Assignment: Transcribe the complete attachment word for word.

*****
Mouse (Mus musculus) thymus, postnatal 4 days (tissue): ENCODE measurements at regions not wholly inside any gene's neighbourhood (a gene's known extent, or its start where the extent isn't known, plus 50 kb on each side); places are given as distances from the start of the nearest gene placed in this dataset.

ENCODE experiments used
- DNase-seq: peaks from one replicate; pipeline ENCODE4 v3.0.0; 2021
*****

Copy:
Mouse (Mus musculus) thymus, postnatal 4 days (tissue): ENCODE measurements at regions not wholly inside any gene's neighbourhood (a gene's known extent, or its start where the extent isn't known, plus 50 kb on each side); places are given as distances from the start of the nearest gene placed in this dataset.

ENCODE experiments used
- DNase-seq: peaks from one replicate; pipeline ENCODE4 v3.0.0; 2021